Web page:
1. Reading the Sermons of Thomas Aquinas: A Beginner’s Guide (Emmaus Press, 2016), 376 pp., including analytical outlines of each of Thomas’s extant sermons.

Endorsements for Reading the Sermons of Thomas Aquinas

“Aquinas was both preacher and enquirer. Randall Smith’s splendid book takes us closer to understanding the relationship between these two vocations than anyone else has done so far. Aquinas’s sermons exemplify a rhetoric structured by arts of memory, so that his listeners’ minds were informed by Scripture and their desires focused on Him of whom Scripture speaks.”

Alasdair MacIntyre
University of Notre Dame

“Randall Smith has written a book that for a very long time has been an urgent desideratum. The sermons of Thomas Aquinas arguably are the most underappreciated and least read part of his theological oeuvre. They are a veritable treasure, but like every true treasure, in need of unlocking. With this excellent book, Randall Smith has finally provided an interpretive key that allows us to receive the treasure of Thomas’s sermons. This well-written book is a piece of rigorous scholarship, a must-read for all students of Aquinas’s theology, also for all who love Christ-centered, biblical preaching, and last but not least for those who want to understand how preaching worked in the world of medieval universities and among the Dominican preachers.”

Reinhard Hutter
Duke University Divinity School

“St. Thomas is universally known as a theologian, but few people know that he was also a skilled preacher. His sermons represent an integral part of his work, particularly illuminating for a better understanding of his person and his spirituality. In reading them, one discovers the constant concern of a master theologian to extend his theology through a pastoral practice adapted to the most humble settings. Professor Randall Smith has perfectly grasped this intention. His book, aware of and well informed by the most up-to-date scholarship, will help today’s reader to penetrate more deeply into this neglected part of the Thomistic corpus.”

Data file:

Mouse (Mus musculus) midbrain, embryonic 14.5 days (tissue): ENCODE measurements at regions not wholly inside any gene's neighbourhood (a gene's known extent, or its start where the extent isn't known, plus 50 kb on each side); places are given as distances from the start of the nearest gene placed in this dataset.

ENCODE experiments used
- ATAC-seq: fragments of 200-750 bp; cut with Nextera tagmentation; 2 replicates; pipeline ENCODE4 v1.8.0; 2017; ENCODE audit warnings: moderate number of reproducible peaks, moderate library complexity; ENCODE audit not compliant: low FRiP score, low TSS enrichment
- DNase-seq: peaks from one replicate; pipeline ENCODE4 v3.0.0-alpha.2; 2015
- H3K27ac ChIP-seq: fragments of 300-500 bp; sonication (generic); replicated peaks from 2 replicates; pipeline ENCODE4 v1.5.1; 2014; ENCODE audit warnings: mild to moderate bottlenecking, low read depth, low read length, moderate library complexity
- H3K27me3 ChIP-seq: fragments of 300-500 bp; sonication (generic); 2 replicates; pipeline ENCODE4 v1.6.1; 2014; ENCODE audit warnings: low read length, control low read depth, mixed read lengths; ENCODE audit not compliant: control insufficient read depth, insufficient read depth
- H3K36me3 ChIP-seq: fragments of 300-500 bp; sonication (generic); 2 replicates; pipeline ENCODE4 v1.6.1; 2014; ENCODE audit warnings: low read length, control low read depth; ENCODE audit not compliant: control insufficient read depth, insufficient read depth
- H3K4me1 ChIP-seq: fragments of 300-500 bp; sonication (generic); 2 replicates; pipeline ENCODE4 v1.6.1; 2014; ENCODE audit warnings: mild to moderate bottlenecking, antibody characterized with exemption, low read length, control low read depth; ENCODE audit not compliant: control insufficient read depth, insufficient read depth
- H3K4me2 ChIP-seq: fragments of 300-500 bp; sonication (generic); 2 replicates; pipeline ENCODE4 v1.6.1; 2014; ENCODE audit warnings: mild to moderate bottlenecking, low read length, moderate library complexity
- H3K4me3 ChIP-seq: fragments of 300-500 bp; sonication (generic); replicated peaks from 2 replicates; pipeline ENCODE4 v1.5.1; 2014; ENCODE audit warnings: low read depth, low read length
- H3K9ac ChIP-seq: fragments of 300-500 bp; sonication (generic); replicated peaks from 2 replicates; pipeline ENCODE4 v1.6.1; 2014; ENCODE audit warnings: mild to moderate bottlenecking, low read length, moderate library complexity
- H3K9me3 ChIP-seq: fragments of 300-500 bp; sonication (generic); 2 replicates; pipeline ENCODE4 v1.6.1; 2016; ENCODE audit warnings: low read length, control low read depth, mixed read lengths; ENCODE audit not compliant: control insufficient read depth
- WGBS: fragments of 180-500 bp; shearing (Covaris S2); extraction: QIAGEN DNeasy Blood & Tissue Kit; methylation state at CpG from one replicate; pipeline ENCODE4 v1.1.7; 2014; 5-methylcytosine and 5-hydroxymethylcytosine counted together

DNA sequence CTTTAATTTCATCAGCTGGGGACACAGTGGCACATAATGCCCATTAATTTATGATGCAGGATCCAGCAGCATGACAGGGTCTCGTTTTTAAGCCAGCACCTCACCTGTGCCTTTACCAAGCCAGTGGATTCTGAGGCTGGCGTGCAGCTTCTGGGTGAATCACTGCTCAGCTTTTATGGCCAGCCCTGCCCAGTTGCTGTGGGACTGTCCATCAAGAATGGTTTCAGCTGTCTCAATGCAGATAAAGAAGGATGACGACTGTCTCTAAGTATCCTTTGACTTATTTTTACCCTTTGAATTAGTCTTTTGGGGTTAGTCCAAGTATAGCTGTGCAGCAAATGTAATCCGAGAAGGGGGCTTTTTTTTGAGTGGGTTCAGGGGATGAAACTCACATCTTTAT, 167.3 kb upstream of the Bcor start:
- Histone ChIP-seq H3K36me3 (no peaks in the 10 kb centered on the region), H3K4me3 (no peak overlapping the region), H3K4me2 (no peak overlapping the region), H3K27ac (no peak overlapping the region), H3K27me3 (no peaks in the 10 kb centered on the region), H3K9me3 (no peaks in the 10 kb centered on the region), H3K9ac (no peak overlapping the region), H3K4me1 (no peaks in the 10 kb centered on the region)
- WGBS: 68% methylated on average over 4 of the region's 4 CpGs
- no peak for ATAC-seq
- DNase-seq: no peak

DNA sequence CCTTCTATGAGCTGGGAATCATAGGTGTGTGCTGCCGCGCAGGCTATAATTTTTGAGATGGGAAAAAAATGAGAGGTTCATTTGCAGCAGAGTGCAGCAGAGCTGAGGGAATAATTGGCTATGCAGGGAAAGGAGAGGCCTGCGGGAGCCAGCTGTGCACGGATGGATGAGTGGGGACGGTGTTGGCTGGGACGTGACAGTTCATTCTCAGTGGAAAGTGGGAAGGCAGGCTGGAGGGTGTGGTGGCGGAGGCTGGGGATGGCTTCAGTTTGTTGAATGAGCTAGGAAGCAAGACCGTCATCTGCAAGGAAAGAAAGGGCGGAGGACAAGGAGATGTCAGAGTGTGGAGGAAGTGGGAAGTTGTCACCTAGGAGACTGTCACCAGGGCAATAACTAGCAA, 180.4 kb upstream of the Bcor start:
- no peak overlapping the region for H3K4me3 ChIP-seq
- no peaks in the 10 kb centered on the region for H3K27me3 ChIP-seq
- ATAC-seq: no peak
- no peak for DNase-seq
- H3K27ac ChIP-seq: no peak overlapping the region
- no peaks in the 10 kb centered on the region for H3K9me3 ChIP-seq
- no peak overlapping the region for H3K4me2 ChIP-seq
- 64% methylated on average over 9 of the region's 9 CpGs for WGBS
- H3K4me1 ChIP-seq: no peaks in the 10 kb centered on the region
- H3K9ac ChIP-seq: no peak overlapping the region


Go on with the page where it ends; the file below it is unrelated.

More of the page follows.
Jean-Pierre Torrell, O.P.
University of Fribourg, Switzerland

Reviews for Reading the Sermons of Thomas Aquinas

Kevin M. Clarke,

Anton ten Kloster, Biblica et Patristica Thoruniensa, 10 (2017) 3: 425–433.

Piotr Roszak, Speculum, vol. 94, no. 2 (April 2019): 594-595.

2. Why Believe? Answers to Life’s Questions, vol. 2 (Denver, CO: Augustine Institute): Dr. Smith is the author of 8 of the 15 chapters in this book on moral theology.  See chapters 2 through 9, pp. 18 through 134.

3. Aquinas, Bonaventure, and the Scholastic Culture at Paris: Preaching, Prologues, and Biblical Commentary (due out December 31, 2020).

4. From Here to Eternity: Reflections on Death, Immortality, and Eternal Life: accepted for publication; in process with Emmaus Press; due out Summer 2021.

Articles in Print

Natural Right, Natural Justice, and Natural Law in Aquinas,” in Fellowship of Catholic Scholars Quarterly, vol. 44, no. 1 (Spring 2021): 63-104.

Dividing in Order to Unite: Thomas’s Resumptio Address at Paris, Hic est Liber, and the Thirteenth Century Divisiones Textus of the Books of the Bible,” in Thomas Aquinas, Biblical Theologian (Steubenville, OH: Emmaus Press, 2021).

Augustine and the Trials of Fallen Friendship,” Church Life Journal, September 4, 2020.

What Augustine Did Not Find in the Books of the Platonists,” Logos 23:4 (Fall 2020): 70-102. 

Thomas Aquinas and Irenaeus on the Divine and Natural Law,” in Biblica et Patristrica Thoruniensia 13 (2020): 175-187.

Initiating Young Friars into a Culture of Preaching: Thomas Aquinas and the Connections between Thirteenth Century Preaching and Biblical Commentary,” in Initiation and Mystagogy in Thomas Aquinas, ed. H. Schoot et al. (Leuven: Peeters, 2019), 323-349.

Finding the Roots of Bonaventure’s Literary Style in Medieval Preaching,” Nova et Vetera, Fall 2019 (Vol. 17, No. 4).